On the day that Google unveiled Nexus One, the long-awaited smartphone that's positioned to take on Apple's iPhone, and Hearst talked up its Skiff Reader for print publications, speculation is running rampant on Apple's next big thing: the tablet. As Mark Potts writes in his Recovering Journalist blog, the iSlate "will be a cross between an iPhone and a laptop, it will have a nine- or 10-inch high-resolution color screen, it will have Wi-Fi and cell network access to the Internet, it will cost somewhere between several hundred dollars and $1,000, and it will be announced later this month and be available in the spring. Or maybe not. Everybody's guessing."
The broad consensus is that the iSlate will accelerate the shift to electronic newspapers and magazines, and—with its color screen and Internet access—give Amazon's Kindle book reader a run for its money. Tech writers are hoping Apple's new device will prove to be the ultimate all-in-one device: in addition to all of the print possibilities, the iSlate will give users access to TV, movies, gaming options and picture-phone service. As David Carr sums up in his New York Times blog The Media Equation:
"I haven't been this excited about buying something since I was 8 years old and sent away for the tiny seahorses I saw advertised in the back of a comic book. Come to think of it, the purchase didn't really meet my expectations, but with the whole new year thing, a boy can dream, right?"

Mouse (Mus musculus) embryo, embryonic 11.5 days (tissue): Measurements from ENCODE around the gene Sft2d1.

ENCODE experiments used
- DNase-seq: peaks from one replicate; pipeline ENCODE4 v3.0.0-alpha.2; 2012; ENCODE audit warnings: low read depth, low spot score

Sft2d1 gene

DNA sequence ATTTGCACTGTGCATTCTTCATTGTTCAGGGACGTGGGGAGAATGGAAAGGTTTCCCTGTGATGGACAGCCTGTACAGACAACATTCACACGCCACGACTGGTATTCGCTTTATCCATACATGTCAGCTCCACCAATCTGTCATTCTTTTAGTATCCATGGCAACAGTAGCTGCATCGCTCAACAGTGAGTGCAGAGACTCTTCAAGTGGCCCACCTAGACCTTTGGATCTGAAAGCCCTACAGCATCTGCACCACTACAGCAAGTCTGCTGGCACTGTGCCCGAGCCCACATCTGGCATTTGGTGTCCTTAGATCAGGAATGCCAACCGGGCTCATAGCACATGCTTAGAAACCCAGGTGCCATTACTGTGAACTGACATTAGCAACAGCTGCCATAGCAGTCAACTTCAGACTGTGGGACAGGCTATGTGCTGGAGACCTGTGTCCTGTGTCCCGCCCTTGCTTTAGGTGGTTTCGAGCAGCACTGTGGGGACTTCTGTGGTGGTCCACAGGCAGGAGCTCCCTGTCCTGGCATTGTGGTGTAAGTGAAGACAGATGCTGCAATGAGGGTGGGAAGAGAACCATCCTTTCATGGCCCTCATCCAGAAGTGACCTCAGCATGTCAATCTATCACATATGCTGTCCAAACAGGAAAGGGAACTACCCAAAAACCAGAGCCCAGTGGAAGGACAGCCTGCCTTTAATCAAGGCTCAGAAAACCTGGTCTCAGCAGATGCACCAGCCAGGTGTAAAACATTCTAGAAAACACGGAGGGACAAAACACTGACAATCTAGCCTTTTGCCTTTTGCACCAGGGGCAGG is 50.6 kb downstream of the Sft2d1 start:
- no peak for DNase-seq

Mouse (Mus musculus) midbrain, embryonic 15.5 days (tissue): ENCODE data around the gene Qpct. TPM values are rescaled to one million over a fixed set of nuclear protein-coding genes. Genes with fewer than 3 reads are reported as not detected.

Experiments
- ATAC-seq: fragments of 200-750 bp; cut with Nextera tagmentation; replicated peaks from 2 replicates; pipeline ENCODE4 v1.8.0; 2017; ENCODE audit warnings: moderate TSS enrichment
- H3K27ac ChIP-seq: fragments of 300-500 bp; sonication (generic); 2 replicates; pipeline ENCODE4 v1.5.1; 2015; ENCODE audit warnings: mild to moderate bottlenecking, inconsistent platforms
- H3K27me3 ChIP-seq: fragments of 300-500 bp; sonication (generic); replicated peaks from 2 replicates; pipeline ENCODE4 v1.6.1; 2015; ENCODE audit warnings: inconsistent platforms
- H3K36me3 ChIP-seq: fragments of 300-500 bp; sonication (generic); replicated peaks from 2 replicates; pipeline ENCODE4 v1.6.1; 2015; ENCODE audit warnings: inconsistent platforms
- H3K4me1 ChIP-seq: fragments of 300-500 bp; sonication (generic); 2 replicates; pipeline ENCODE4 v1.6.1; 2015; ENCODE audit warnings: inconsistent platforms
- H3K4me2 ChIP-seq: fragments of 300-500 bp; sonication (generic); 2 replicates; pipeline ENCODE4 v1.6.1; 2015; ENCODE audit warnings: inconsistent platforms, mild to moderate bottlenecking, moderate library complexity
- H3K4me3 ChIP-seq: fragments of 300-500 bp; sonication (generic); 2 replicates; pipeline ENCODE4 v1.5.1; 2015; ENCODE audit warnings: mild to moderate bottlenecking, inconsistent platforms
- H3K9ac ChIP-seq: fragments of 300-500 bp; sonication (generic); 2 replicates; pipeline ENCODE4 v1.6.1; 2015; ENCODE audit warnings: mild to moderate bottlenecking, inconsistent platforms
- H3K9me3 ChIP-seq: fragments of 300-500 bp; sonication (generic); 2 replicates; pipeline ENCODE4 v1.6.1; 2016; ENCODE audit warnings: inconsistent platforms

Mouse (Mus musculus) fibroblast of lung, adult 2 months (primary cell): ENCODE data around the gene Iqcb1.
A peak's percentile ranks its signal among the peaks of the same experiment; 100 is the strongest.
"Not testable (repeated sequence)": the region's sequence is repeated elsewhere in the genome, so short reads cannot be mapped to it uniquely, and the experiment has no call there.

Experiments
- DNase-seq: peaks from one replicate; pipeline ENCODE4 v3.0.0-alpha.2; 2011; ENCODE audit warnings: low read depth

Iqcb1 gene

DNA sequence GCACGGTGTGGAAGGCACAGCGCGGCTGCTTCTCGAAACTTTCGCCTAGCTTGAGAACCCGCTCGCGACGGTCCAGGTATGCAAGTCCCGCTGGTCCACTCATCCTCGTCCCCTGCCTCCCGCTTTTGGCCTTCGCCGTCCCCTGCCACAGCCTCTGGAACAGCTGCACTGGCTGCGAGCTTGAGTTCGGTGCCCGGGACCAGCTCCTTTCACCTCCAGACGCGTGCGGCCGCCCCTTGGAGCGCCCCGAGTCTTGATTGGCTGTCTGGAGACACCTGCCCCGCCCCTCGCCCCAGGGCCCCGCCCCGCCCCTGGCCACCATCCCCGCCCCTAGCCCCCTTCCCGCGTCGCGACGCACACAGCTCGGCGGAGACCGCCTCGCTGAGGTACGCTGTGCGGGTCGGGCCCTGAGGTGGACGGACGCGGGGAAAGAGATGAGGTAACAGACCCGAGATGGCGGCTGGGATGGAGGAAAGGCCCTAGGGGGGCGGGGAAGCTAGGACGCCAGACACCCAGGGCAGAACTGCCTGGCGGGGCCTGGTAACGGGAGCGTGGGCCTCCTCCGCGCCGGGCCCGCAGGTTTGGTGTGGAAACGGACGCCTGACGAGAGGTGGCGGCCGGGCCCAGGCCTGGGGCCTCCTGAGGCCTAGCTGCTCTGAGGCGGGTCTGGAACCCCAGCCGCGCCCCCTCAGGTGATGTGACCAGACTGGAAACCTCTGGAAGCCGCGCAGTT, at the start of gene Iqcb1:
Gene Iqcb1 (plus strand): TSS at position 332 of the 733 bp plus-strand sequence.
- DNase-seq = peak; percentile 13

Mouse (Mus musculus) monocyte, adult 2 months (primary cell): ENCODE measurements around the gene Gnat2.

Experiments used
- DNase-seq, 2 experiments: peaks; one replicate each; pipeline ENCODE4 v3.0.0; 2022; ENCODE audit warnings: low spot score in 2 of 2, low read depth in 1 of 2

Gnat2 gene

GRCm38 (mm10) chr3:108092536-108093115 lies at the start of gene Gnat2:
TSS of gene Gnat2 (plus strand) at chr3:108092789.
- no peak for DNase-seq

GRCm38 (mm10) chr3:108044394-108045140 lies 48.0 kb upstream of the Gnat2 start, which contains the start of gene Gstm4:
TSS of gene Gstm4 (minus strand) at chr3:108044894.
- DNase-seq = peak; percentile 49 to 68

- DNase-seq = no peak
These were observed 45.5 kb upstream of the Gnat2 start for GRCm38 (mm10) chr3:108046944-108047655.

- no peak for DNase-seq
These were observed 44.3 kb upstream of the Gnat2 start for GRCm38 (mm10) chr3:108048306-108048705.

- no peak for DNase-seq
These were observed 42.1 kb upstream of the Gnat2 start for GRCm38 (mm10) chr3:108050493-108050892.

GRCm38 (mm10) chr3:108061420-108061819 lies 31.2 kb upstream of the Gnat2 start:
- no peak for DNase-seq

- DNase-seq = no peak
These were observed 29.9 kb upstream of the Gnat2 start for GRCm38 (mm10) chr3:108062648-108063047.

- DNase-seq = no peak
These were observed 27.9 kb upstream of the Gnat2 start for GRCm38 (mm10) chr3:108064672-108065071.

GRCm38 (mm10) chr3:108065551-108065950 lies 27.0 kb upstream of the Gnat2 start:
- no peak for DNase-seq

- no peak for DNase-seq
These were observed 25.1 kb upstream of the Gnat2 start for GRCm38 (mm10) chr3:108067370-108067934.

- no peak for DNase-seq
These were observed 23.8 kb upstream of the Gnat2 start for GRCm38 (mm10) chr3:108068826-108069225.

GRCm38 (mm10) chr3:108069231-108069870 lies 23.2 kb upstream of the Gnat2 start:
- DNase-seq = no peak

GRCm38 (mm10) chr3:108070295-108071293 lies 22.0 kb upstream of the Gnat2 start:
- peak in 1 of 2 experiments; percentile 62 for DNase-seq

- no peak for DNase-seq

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Two items in The Writer's April issue address the general topic of changing technology and what it means for writers: In "The changing future of books," contributing editor Chuck Leddy muses on what the gradual shift to digital publishing means for publishing. He writes,
"Technology is making personalization the future, so readers, book buyers and the general public will increasingly be able to tailor their reading and buying habits in a way that reflect their individuality. With technology, you can find whatever you want, whenever you want it, all at the click of a button."
Also in April, contributing editor Steve Weinberg reviews a recent release from Nation Books, The Death and Life of American Journalism: The Media Revolution That Will Begin the World Again by Robert W. McChesney and John Nichols. The authors look at the reasons for the near collapse of for-profit journalism, including the rise of the Internet, and offer their take on a solution:
"Immediate measures to sustain journalism, each of which transitions to a permanent subsidy if successful; a plan to convert the collapsing corporate newspaper into what we term a post-corporate digital newspaper; ... and spawning a vibrant, well-funded, competitive and innovative news media sector on the Internet."
Watch for the April issue of The Writer in early March.
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